Today, just about everybody knows that genetic evidence — DNA — is king in the modern courtroom. When a prosecutor really wants to make their case on a violent criminal charge, DNA evidence is something that juries tend to expect.
But what if the DNA evidence used in today’s courtrooms is given too much weight in the jurors’ minds? Consider the problem of trace (or “touch”) DNA.
How trace DNA almost led to a wrongful conviction
DNA is supposed to undo wrongful convictions, not create them — but that’s almost what happened in a 2012 incident when a homeless man was inexplicably charged with the home invasion death of a multimillionaire in Silicon Valley.
The homeless man had no apparent motive for the crime, and no memory of committing it — but the police told him he must have done it because his DNA was found in the victim’s home. DNA, as the saying goes, doesn’t lie.
DNA can, however, get transported around by the most unlikely means. In that case mentioned above, the accused was lucky enough to have a good defense team. They discovered that their defendant had been drunk, passed out and under observation at a hospital — miles away from the crime scene — the entire night of the murder.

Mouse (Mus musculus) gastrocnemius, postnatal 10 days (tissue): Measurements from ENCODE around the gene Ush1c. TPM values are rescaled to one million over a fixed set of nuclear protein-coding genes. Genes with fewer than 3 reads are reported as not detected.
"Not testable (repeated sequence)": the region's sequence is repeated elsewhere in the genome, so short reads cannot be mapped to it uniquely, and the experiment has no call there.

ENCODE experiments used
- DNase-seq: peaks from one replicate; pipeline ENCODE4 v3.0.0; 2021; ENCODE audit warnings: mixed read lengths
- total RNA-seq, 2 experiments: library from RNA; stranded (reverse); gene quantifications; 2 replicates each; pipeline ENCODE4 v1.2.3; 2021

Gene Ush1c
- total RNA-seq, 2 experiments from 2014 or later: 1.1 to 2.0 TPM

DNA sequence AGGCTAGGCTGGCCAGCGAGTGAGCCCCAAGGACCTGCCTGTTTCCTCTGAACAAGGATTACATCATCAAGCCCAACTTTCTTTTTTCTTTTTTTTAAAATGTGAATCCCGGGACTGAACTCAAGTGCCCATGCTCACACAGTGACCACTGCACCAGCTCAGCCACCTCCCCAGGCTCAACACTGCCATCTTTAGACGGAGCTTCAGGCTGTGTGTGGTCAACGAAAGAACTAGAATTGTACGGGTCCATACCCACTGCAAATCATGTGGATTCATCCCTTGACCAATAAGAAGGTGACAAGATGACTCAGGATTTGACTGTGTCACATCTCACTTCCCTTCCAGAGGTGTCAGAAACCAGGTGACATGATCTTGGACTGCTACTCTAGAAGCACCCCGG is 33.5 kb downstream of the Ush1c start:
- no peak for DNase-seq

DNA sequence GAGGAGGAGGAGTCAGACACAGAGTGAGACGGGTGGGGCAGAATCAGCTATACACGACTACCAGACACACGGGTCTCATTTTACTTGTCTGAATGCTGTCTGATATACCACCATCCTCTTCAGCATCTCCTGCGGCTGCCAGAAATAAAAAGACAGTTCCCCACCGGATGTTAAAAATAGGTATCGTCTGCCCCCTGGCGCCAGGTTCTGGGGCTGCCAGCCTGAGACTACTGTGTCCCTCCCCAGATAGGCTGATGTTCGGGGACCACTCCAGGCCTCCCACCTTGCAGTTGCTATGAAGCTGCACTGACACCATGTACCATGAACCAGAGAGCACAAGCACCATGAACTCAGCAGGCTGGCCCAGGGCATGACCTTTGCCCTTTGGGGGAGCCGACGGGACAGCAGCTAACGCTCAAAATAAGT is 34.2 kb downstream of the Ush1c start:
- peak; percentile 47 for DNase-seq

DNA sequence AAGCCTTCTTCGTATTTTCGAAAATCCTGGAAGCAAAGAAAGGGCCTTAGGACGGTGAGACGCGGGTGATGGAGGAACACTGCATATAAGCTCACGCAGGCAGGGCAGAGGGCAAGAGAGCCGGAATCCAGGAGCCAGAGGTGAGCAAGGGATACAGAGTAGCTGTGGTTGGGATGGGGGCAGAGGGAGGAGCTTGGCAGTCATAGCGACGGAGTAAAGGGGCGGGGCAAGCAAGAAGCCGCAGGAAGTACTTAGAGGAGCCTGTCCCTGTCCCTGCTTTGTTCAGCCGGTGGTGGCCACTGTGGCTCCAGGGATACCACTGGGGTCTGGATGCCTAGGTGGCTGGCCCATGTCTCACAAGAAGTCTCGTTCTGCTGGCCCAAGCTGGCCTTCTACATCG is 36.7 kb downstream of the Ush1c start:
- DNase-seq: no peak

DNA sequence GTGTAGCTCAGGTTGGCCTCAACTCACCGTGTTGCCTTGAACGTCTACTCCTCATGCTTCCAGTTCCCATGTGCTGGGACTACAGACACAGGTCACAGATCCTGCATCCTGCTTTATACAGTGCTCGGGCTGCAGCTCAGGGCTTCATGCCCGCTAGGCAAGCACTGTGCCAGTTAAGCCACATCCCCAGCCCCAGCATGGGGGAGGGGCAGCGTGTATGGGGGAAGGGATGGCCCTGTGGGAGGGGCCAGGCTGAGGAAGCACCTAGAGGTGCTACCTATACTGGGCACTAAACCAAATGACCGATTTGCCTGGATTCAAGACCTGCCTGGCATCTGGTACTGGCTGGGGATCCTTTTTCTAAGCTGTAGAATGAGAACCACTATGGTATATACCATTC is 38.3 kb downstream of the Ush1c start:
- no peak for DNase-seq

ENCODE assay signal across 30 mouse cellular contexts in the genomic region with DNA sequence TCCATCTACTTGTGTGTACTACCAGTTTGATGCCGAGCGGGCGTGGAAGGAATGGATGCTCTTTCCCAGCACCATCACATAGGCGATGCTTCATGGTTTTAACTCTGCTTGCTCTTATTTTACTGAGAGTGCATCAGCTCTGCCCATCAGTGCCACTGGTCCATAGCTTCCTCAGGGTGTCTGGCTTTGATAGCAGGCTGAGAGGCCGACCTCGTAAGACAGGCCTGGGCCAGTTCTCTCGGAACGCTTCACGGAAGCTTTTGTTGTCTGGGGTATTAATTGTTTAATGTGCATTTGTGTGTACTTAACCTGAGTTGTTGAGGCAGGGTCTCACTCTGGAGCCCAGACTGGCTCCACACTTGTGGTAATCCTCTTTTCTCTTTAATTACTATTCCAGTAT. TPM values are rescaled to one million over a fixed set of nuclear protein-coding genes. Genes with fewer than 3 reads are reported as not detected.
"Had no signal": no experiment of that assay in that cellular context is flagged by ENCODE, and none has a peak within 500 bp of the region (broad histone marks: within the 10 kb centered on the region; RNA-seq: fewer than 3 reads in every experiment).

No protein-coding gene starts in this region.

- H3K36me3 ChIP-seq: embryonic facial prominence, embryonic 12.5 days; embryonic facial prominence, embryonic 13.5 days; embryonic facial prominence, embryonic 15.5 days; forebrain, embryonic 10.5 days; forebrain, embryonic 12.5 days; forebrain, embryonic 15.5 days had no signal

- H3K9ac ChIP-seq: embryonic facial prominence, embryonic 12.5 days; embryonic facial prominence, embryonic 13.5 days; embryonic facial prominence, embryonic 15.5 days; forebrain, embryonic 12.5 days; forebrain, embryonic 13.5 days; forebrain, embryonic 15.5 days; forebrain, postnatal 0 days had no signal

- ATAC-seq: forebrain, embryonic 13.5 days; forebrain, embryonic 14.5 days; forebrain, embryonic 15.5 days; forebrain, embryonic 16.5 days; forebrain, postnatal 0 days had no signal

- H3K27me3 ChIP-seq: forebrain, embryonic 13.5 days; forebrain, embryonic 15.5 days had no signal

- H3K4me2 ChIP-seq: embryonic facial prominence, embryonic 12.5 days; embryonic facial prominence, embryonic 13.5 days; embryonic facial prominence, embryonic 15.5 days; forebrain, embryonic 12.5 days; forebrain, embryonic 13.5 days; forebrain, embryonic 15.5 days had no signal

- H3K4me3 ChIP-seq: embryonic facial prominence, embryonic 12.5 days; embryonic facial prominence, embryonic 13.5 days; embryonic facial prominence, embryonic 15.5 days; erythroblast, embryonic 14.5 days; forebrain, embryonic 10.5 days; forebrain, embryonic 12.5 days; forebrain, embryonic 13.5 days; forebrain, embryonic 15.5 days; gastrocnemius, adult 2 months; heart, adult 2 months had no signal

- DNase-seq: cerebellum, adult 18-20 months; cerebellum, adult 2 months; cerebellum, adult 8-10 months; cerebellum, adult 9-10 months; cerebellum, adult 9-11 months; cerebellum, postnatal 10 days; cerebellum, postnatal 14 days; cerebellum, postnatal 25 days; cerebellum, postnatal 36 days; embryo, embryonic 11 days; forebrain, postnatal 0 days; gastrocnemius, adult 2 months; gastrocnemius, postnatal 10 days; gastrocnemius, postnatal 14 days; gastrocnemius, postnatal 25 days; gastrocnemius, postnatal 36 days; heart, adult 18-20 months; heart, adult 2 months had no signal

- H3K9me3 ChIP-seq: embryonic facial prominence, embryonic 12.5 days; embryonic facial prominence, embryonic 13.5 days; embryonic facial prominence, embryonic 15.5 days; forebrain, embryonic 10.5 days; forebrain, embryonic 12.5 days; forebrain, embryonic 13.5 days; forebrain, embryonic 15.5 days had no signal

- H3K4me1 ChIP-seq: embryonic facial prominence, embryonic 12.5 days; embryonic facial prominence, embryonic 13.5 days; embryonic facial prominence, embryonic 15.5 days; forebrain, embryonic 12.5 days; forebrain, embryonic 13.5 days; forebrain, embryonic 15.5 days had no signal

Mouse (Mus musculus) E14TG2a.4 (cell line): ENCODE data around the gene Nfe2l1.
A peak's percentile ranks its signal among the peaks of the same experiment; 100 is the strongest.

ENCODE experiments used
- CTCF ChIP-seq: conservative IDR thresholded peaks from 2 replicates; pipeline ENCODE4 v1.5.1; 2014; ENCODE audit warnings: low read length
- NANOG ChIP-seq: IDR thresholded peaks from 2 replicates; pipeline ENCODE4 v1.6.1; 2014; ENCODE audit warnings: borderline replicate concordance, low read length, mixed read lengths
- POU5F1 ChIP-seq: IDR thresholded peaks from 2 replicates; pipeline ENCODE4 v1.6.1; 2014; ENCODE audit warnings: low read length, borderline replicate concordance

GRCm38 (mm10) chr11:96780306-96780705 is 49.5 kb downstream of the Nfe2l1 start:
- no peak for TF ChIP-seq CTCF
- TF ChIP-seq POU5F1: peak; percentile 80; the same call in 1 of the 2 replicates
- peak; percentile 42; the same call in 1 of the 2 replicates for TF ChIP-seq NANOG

So. how did his DNA make it to the crime scene? It was transported on the shoes, clothing and equipment of the paramedics that responded to the 911 call at the multimillionaire’s house some time after they’d transported the defendant to the hospital earlier.
There’s no such thing as irrefutable proof of guilt
If someone’s DNA can accidentally frame them for murder, then DNA can’t be considered absolute proof of someone’s guilt. Like any piece of evidence, it should always be viewed in context — and with a healthy dose of skepticism.
If you’ve been charged with a serious offense, like a sex crime or another violent act, make sure that you don’t buy into the idea that the evidence against you is absolute.